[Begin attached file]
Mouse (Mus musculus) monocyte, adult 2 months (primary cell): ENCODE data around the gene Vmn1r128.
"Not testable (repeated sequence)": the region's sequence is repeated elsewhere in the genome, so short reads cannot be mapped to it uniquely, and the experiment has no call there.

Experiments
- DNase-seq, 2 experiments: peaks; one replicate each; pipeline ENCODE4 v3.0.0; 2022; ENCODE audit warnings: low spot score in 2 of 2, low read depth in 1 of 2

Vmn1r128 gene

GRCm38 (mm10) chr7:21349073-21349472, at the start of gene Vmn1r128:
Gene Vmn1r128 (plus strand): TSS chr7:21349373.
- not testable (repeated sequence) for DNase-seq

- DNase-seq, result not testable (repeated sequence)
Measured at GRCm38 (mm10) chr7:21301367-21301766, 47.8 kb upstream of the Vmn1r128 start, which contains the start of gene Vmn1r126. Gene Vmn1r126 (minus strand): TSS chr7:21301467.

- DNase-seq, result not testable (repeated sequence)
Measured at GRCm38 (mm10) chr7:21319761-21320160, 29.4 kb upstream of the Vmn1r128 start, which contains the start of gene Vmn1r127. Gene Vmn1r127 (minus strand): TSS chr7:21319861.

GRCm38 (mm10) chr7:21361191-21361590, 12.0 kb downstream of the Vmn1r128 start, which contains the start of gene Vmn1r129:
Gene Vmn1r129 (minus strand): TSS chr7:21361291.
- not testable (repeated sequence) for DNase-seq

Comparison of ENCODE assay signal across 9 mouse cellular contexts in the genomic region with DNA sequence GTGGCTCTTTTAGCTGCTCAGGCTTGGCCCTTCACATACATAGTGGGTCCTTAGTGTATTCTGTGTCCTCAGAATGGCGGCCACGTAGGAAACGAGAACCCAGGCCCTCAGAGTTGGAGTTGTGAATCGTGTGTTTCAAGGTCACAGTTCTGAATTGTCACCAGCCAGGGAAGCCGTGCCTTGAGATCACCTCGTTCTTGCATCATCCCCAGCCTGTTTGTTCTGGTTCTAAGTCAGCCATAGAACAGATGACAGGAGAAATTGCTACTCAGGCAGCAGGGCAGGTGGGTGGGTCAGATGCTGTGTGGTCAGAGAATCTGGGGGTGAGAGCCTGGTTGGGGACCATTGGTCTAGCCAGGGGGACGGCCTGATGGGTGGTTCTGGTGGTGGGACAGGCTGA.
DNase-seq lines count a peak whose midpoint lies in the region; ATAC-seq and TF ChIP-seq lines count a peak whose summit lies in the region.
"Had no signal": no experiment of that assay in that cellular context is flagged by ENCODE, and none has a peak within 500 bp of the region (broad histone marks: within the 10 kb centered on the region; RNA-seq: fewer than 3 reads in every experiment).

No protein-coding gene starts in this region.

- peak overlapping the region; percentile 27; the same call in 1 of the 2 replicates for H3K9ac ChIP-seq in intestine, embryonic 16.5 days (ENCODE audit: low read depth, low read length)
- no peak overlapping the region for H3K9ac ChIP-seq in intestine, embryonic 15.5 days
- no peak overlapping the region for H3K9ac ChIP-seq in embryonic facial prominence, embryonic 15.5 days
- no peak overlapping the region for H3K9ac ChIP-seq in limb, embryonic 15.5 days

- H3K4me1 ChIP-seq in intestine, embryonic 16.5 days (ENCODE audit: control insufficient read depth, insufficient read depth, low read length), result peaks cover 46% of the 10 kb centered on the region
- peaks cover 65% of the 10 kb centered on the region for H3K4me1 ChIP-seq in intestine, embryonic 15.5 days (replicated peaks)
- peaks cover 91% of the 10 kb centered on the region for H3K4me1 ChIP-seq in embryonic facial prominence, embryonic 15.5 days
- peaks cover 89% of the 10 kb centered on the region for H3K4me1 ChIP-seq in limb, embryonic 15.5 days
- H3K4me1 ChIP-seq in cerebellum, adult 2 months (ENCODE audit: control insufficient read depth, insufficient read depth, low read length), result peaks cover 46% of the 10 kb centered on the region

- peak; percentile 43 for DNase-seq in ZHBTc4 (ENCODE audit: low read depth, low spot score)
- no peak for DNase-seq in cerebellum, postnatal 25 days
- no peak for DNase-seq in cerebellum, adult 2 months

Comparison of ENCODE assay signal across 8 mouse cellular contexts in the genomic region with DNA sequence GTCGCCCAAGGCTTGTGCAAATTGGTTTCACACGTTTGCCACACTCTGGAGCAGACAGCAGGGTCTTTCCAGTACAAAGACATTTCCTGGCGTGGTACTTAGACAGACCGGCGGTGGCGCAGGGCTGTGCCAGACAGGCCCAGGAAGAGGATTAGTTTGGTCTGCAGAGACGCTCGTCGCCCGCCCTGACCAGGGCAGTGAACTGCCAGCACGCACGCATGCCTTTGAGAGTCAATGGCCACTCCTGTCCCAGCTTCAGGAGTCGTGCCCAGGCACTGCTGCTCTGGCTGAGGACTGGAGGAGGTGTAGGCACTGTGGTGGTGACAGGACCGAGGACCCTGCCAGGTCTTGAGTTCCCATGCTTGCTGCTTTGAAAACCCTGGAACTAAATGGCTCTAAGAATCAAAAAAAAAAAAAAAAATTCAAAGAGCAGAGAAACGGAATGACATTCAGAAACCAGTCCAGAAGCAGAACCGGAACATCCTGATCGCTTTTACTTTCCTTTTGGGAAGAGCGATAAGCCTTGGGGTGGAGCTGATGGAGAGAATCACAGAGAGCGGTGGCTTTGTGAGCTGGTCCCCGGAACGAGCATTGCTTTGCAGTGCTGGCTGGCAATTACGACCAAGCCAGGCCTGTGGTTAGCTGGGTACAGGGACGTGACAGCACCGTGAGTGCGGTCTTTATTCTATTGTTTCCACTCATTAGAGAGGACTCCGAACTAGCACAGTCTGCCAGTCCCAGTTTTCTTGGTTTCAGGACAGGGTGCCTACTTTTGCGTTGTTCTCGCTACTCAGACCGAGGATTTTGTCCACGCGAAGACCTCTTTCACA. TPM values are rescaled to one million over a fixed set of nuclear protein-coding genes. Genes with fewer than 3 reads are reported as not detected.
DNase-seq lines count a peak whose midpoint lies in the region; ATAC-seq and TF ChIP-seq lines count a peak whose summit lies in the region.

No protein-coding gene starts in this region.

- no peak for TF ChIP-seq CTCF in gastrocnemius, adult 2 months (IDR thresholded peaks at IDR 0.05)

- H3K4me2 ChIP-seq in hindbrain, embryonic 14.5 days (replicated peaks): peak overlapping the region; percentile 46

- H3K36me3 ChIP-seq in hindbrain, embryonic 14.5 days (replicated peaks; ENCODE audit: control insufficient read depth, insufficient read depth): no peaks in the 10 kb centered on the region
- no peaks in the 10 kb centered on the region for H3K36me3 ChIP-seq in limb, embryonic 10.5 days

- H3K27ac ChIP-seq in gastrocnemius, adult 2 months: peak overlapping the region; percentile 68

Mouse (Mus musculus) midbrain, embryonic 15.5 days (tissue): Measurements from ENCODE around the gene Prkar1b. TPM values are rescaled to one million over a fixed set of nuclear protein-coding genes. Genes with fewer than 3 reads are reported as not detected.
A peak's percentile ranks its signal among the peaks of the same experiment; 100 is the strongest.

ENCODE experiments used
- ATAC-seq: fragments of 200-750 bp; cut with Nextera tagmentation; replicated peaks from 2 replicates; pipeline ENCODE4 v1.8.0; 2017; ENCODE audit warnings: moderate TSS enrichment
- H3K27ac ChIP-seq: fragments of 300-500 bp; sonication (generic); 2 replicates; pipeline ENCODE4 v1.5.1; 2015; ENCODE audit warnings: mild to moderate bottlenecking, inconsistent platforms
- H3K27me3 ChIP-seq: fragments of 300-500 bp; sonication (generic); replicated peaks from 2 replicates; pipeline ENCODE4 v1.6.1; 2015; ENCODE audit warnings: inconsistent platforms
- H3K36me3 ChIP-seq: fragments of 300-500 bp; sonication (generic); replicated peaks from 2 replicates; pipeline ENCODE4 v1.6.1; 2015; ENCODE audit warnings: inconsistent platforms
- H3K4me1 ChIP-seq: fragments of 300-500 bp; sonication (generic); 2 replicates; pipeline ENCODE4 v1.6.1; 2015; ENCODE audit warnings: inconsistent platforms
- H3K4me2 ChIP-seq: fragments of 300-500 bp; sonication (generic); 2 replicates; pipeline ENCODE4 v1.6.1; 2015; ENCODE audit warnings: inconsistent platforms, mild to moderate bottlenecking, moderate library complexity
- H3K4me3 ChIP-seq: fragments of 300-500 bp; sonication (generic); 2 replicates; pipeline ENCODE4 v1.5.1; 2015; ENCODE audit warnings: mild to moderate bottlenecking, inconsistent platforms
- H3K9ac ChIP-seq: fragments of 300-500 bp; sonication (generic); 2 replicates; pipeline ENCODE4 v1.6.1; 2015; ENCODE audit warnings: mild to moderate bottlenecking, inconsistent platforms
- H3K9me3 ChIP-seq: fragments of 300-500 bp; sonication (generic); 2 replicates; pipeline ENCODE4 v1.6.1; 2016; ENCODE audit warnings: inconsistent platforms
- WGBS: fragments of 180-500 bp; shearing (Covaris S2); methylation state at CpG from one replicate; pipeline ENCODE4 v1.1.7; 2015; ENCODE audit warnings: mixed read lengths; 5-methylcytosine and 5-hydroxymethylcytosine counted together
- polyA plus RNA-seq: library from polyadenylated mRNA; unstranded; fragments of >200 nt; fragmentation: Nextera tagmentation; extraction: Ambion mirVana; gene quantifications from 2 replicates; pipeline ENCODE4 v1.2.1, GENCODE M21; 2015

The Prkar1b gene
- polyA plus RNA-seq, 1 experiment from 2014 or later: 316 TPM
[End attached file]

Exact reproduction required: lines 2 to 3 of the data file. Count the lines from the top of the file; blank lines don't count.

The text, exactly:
"Not testable (repeated sequence)": the region's sequence is repeated elsewhere in the genome, so short reads cannot be mapped to it uniquely, and the experiment has no call there.

Experiments